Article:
We are rapidly moving from a disconnected world to a hyperconnected one. From smart homes to smart cars, everything reflects how much effort is being put behind crafting products and services that bring hyper-connectivity to us.
With new products and new services, it is much easier to deliver connectivity. But, what about existing devices and services that require connectivity?
Given that more than 85% of all devices are legacy, it brings a huge challenge to the growth and adoption of IoT solutions. Also, note that most of the legacy systems in industrial usage come with a lifespan of 10 years or more.
And it isn’t easy to replace those devices. Replacing them comes with a high cost, which is neither feasible for consumer IoT nor industrial IoT scenarios.
With this blog post, we are going to show some of the most common challenges of integrating IoT solutions with legacy systems.
A. Business Challenges with Legacy-IoT integration
If you are planning to get started with a legacy-IoT integration project, here are the top five challenges enterprises usually face:
- Complex business analysis with a lack of subject matter experts
- First mover’s disadvantage – a common threat to legacy IoT integration projects
- Lack of tech talent to carry out complex integration
- Keeping cost controls in check
- Constant flux, rapidly evolving technology landscape
Let us walk you through those five business challenges in some more detail.
1. Complex Business Analysis
From user research to project scoping, business analysis is a big challenge to your legacy integration project. It requires you and your team to carefully put together and analyze challenges, opportunities, and potential innovations.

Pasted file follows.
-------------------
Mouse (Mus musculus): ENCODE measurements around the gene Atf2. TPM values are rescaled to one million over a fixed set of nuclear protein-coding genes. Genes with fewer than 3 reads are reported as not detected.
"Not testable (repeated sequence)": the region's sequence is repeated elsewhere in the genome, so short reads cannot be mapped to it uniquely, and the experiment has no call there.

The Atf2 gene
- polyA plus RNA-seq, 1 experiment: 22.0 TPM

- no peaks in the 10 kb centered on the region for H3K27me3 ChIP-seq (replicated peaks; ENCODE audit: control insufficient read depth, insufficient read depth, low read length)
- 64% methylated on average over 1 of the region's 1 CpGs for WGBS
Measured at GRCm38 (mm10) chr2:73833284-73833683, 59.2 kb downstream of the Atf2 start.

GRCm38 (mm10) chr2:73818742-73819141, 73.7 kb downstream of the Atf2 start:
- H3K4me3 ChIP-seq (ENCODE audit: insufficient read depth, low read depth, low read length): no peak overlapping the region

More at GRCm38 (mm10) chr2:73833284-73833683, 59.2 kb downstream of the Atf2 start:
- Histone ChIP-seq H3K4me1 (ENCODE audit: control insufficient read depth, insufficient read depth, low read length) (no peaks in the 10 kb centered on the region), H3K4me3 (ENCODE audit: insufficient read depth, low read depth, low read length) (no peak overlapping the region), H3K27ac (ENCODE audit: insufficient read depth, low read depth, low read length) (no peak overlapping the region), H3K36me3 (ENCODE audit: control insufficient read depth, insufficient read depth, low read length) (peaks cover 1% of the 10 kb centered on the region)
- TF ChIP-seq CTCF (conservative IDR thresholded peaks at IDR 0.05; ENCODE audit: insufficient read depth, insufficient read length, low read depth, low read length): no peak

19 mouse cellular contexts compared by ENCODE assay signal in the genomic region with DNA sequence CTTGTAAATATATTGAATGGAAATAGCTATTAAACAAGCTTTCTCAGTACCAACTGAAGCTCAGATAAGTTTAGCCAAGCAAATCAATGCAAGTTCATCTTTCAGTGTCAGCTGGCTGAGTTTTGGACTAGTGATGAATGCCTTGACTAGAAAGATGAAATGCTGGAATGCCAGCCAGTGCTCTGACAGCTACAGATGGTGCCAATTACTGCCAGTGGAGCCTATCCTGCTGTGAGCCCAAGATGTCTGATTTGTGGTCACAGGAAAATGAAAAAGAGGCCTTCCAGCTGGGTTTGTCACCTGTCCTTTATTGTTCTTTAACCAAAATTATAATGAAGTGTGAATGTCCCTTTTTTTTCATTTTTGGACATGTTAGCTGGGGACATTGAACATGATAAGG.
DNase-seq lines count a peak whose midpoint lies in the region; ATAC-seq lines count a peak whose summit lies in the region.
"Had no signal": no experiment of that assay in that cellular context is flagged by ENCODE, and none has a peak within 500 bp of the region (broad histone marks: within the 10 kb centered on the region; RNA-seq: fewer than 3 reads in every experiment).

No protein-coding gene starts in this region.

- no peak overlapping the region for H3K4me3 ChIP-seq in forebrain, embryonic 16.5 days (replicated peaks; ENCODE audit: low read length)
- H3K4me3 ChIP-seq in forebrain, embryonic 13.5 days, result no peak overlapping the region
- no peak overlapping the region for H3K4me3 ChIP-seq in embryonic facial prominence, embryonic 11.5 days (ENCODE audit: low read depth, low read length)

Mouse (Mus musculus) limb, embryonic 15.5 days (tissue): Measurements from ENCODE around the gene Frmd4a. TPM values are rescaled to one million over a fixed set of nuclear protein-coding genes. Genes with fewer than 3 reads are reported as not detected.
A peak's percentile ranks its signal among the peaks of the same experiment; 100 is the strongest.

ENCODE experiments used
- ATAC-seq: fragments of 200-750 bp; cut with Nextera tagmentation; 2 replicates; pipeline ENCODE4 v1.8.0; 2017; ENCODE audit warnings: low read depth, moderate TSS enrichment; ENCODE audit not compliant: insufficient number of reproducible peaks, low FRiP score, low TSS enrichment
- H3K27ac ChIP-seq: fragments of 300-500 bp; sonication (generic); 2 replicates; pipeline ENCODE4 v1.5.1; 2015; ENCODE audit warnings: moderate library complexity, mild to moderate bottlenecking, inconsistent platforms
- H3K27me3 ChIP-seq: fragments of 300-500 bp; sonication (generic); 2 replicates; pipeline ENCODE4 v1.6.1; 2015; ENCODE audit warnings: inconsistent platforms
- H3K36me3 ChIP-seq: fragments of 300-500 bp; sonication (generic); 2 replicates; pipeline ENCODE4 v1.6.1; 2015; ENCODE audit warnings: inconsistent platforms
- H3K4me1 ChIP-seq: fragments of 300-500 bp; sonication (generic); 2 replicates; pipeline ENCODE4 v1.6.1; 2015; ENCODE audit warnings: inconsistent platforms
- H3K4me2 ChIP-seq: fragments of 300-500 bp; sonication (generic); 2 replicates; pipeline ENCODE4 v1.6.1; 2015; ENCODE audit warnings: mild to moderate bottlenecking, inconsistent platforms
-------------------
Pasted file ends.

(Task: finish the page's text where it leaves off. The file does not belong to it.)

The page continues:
Apart from business analysis being too hard for such initiatives, if you fail during this first crucial step – the entire project is exposed to the risk of failure.
2. First Mover’s Disadvantage
Unlike most software engineering projects, IoT is a space where being the first mover is often a disadvantage. Imagine being the first mover where not only hardware, cloud, front-end, and APIs are a challenge – but also the risk of working on integrating a legacy Visual Basic based system is at a whole new level.
3. Lack of Tech Talent
Think about it, how many professionals around you can port legacy hardware architectures to an evergreen one? Or, how many professionals have the skills to drive development and integration of a modular gateway predictably?
The answer is a handful. That’s what makes it so challenging to assemble the right team that can drive the project to success.
4. Controlling costs and managing the ever-evolving landscape of IoT
Given the first three obstructions, it is rather easy for you to see why controlling costs can be a big challenge. And the fact that IoT keeps evolving makes it much harder. Let us illustrate that to you with the case of Lora.
For example, it was only 5-6 years ago when LoRa didn’t seem like a protocol that would receive such wide adoption. Businesses at that time were forced to adopt SDR. Implementing SDRs bring 100x more cost to an enterprise than what LoRa does. Those that invested in LoRa as opposed to SDRs now reap the benefits of having a competitive edge.
Now that you know what obstacles you’ll have to deal with while integrating legacy systems with IoT solutions let’s get into technical challenges.
B. Technology Challenges with legacy IoT integration
Data and Infrastructure Challenges